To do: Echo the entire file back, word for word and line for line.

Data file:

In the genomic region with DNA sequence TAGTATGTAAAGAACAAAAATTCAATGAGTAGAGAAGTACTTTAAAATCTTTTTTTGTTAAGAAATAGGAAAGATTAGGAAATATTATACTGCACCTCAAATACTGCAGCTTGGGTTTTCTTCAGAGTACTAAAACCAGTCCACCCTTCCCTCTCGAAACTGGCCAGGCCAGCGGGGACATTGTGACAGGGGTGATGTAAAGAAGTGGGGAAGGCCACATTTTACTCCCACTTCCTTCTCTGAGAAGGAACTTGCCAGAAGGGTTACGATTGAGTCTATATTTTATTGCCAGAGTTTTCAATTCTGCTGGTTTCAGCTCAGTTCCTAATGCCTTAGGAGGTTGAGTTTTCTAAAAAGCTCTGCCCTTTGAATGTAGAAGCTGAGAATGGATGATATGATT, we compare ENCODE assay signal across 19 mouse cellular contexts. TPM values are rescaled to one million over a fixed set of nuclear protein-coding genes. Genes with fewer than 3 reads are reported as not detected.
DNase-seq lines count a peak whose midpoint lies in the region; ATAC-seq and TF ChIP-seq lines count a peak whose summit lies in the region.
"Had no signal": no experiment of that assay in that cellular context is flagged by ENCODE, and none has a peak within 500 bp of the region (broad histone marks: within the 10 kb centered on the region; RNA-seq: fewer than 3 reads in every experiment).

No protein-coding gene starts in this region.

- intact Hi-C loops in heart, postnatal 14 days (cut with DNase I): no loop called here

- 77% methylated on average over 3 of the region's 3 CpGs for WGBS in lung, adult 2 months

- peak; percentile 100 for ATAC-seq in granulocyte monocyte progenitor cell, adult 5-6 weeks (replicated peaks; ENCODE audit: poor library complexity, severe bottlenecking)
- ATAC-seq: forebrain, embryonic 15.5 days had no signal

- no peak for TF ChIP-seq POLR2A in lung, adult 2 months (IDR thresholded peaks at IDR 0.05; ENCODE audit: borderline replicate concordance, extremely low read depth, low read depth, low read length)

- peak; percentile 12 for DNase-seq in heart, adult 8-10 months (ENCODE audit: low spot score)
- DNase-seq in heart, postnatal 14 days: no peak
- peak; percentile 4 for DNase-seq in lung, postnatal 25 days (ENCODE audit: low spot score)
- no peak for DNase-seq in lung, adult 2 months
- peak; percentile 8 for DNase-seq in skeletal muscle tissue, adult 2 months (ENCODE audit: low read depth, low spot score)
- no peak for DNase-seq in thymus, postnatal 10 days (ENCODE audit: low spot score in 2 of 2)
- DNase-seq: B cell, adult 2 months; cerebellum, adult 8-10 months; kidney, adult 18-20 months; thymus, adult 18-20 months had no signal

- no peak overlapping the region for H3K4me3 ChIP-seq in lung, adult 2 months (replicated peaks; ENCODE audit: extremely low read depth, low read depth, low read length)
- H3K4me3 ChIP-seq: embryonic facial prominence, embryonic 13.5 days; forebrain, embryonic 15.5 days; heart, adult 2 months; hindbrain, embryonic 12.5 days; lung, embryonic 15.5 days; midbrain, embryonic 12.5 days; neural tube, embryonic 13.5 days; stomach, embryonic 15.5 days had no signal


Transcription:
In the genomic region with DNA sequence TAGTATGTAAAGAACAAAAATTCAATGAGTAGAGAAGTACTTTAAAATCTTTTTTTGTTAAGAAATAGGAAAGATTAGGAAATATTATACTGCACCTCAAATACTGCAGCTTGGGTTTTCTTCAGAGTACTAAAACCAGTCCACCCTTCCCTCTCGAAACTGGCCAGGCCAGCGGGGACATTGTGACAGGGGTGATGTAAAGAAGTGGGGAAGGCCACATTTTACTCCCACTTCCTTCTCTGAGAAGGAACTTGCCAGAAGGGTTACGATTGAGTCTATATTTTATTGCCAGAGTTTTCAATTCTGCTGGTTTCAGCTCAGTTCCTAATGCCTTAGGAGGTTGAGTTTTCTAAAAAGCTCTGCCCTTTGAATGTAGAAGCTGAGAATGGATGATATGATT, we compare ENCODE assay signal across 19 mouse cellular contexts. TPM values are rescaled to one million over a fixed set of nuclear protein-coding genes. Genes with fewer than 3 reads are reported as not detected.
DNase-seq lines count a peak whose midpoint lies in the region; ATAC-seq and TF ChIP-seq lines count a peak whose summit lies in the region.
"Had no signal": no experiment of that assay in that cellular context is flagged by ENCODE, and none has a peak within 500 bp of the region (broad histone marks: within the 10 kb centered on the region; RNA-seq: fewer than 3 reads in every experiment).

No protein-coding gene starts in this region.

- intact Hi-C loops in heart, postnatal 14 days (cut with DNase I): no loop called here

- 77% methylated on average over 3 of the region's 3 CpGs for WGBS in lung, adult 2 months

- peak; percentile 100 for ATAC-seq in granulocyte monocyte progenitor cell, adult 5-6 weeks (replicated peaks; ENCODE audit: poor library complexity, severe bottlenecking)
- ATAC-seq: forebrain, embryonic 15.5 days had no signal

- no peak for TF ChIP-seq POLR2A in lung, adult 2 months (IDR thresholded peaks at IDR 0.05; ENCODE audit: borderline replicate concordance, extremely low read depth, low read depth, low read length)

- peak; percentile 12 for DNase-seq in heart, adult 8-10 months (ENCODE audit: low spot score)
- DNase-seq in heart, postnatal 14 days: no peak
- peak; percentile 4 for DNase-seq in lung, postnatal 25 days (ENCODE audit: low spot score)
- no peak for DNase-seq in lung, adult 2 months
- peak; percentile 8 for DNase-seq in skeletal muscle tissue, adult 2 months (ENCODE audit: low read depth, low spot score)
- no peak for DNase-seq in thymus, postnatal 10 days (ENCODE audit: low spot score in 2 of 2)
- DNase-seq: B cell, adult 2 months; cerebellum, adult 8-10 months; kidney, adult 18-20 months; thymus, adult 18-20 months had no signal

- no peak overlapping the region for H3K4me3 ChIP-seq in lung, adult 2 months (replicated peaks; ENCODE audit: extremely low read depth, low read depth, low read length)
- H3K4me3 ChIP-seq: embryonic facial prominence, embryonic 13.5 days; forebrain, embryonic 15.5 days; heart, adult 2 months; hindbrain, embryonic 12.5 days; lung, embryonic 15.5 days; midbrain, embryonic 12.5 days; neural tube, embryonic 13.5 days; stomach, embryonic 15.5 days had no signal